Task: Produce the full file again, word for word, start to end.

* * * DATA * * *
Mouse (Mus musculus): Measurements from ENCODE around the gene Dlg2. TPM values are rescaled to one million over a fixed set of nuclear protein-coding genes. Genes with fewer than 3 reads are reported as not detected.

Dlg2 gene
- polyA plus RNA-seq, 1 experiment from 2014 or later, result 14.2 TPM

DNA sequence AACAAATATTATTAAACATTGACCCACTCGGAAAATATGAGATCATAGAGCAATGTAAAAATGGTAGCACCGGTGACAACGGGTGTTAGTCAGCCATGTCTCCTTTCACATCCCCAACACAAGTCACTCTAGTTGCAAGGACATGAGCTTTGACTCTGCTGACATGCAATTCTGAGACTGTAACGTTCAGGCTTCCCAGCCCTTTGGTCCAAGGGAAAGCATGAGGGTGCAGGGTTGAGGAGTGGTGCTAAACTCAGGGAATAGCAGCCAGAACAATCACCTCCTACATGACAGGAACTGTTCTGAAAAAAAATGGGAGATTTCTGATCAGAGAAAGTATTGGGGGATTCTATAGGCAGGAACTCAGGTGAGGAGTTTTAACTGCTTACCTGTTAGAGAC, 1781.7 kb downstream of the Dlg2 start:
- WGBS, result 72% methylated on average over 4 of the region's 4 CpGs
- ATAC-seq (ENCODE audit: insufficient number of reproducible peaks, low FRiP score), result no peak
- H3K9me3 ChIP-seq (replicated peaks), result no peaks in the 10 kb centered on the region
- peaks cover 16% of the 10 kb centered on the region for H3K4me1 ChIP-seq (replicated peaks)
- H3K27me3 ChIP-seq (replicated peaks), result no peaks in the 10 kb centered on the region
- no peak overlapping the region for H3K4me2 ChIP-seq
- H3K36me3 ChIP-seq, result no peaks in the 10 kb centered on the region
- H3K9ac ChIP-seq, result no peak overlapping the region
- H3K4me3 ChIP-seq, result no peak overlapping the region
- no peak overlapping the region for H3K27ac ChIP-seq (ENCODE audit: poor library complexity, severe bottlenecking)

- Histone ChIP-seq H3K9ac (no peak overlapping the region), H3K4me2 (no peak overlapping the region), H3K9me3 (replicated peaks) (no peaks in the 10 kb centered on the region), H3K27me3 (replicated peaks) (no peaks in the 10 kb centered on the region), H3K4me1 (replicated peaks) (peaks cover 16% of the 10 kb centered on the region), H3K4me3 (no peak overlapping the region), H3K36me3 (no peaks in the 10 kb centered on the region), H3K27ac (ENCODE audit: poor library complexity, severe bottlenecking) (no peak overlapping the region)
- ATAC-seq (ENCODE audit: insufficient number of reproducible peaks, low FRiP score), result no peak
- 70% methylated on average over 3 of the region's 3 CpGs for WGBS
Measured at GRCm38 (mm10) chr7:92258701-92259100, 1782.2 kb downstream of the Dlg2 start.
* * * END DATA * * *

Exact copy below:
Mouse (Mus musculus): Measurements from ENCODE around the gene Dlg2. TPM values are rescaled to one million over a fixed set of nuclear protein-coding genes. Genes with fewer than 3 reads are reported as not detected.

Dlg2 gene
- polyA plus RNA-seq, 1 experiment from 2014 or later, result 14.2 TPM

DNA sequence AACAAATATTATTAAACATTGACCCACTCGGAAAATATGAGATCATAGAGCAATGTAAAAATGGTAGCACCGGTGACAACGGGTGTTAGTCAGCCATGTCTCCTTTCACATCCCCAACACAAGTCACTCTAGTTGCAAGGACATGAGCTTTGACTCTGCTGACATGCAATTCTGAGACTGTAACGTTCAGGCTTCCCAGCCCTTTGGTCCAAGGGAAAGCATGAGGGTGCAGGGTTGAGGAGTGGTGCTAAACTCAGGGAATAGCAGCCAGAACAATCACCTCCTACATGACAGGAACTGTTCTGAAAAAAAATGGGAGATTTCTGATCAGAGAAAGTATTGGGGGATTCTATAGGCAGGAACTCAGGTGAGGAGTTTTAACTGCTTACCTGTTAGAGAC, 1781.7 kb downstream of the Dlg2 start:
- WGBS, result 72% methylated on average over 4 of the region's 4 CpGs
- ATAC-seq (ENCODE audit: insufficient number of reproducible peaks, low FRiP score), result no peak
- H3K9me3 ChIP-seq (replicated peaks), result no peaks in the 10 kb centered on the region
- peaks cover 16% of the 10 kb centered on the region for H3K4me1 ChIP-seq (replicated peaks)
- H3K27me3 ChIP-seq (replicated peaks), result no peaks in the 10 kb centered on the region
- no peak overlapping the region for H3K4me2 ChIP-seq
- H3K36me3 ChIP-seq, result no peaks in the 10 kb centered on the region
- H3K9ac ChIP-seq, result no peak overlapping the region
- H3K4me3 ChIP-seq, result no peak overlapping the region
- no peak overlapping the region for H3K27ac ChIP-seq (ENCODE audit: poor library complexity, severe bottlenecking)

- Histone ChIP-seq H3K9ac (no peak overlapping the region), H3K4me2 (no peak overlapping the region), H3K9me3 (replicated peaks) (no peaks in the 10 kb centered on the region), H3K27me3 (replicated peaks) (no peaks in the 10 kb centered on the region), H3K4me1 (replicated peaks) (peaks cover 16% of the 10 kb centered on the region), H3K4me3 (no peak overlapping the region), H3K36me3 (no peaks in the 10 kb centered on the region), H3K27ac (ENCODE audit: poor library complexity, severe bottlenecking) (no peak overlapping the region)
- ATAC-seq (ENCODE audit: insufficient number of reproducible peaks, low FRiP score), result no peak
- 70% methylated on average over 3 of the region's 3 CpGs for WGBS
Measured at GRCm38 (mm10) chr7:92258701-92259100, 1782.2 kb downstream of the Dlg2 start.